Failure to detect a species in an area where it is present is a major source of error in biological surveys. We assessed whether it is possible to optimize single-visit biological monitoring surveys of highly dynamic freshwater ecosystems by framing them a priori within a particular period of time. Alternatively, we also searched for the optimal number of visits and when they should be conducted. We developed single-species occupancy models to estimate the monthly probability of detection of pond-breeding amphibians during a four-year monitoring program. Our results revealed that detection probability was species-specific and changed among sampling visits within a breeding season and also among breeding seasons. Thereby, the optimization of biological surveys with minimal survey effort (a single visit) is not feasible as it proves impossible to select a priori an adequate sampling period that remains robust across years. Alternatively, a two-survey combination at the beginning of the sampling season yielded optimal results and constituted an acceptable compromise between sampling efficacy and survey effort. Our study provides evidence of the variability and uncertainty that likely affects the efficacy of monitoring surveys, highlighting the need of repeated sampling in both ecological studies and conservation management.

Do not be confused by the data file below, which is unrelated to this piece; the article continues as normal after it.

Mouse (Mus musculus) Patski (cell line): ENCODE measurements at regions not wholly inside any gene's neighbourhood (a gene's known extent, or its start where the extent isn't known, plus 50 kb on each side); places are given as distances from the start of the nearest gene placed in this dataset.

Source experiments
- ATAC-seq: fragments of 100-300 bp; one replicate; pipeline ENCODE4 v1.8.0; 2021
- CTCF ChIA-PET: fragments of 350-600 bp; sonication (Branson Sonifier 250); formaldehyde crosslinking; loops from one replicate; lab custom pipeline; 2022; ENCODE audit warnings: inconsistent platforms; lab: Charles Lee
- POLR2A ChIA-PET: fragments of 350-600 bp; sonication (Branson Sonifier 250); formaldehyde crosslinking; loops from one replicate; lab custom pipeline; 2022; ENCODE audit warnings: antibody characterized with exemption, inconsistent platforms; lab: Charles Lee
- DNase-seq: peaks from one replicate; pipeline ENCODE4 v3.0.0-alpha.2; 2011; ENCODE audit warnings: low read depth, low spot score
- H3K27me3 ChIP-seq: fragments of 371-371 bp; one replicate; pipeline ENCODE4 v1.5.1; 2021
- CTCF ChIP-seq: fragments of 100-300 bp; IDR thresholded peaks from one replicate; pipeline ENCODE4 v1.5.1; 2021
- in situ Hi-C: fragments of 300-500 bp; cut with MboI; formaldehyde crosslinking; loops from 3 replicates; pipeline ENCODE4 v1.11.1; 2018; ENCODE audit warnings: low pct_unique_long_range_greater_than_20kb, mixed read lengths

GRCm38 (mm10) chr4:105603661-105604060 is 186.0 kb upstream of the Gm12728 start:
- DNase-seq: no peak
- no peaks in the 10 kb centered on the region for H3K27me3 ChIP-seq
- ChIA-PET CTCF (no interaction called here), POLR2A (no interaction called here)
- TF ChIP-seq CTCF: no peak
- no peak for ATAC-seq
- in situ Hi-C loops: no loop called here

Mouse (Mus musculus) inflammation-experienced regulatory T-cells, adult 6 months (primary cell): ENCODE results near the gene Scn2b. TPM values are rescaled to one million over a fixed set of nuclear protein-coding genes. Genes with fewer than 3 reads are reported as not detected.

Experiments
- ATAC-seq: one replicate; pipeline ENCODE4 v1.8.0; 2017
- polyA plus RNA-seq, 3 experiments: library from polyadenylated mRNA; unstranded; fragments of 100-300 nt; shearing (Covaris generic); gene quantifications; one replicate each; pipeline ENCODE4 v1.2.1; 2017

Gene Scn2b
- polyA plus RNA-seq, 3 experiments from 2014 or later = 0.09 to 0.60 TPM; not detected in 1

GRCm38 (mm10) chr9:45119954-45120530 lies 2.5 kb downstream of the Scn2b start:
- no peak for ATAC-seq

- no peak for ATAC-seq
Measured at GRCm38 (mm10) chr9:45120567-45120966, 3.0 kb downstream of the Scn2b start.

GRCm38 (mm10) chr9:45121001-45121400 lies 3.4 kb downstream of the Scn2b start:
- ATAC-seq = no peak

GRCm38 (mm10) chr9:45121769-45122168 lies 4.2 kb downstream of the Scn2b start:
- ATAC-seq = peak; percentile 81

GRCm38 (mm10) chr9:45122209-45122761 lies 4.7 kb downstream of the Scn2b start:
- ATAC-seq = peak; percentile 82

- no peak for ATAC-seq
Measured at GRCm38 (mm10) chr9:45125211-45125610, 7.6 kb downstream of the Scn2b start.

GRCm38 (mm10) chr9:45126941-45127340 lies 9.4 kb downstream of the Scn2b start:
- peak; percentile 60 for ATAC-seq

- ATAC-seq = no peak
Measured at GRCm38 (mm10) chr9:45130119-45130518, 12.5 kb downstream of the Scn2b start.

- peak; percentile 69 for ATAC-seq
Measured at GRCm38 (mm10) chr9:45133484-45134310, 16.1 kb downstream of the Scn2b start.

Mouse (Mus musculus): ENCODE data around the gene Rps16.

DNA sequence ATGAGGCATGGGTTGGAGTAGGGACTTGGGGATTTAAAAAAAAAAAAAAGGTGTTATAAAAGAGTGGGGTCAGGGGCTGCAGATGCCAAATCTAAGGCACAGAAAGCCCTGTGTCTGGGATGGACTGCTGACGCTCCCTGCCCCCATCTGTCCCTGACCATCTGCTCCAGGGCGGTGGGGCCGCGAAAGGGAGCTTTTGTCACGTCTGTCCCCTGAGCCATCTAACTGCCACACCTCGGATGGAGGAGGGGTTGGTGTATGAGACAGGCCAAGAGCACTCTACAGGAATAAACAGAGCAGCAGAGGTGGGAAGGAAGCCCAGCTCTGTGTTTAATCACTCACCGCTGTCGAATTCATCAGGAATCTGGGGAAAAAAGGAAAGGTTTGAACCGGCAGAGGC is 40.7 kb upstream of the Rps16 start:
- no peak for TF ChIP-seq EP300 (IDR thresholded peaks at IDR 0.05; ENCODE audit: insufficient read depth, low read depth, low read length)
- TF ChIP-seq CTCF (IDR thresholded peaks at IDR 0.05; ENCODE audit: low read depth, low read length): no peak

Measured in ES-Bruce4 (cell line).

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Vol. 47 • No. 5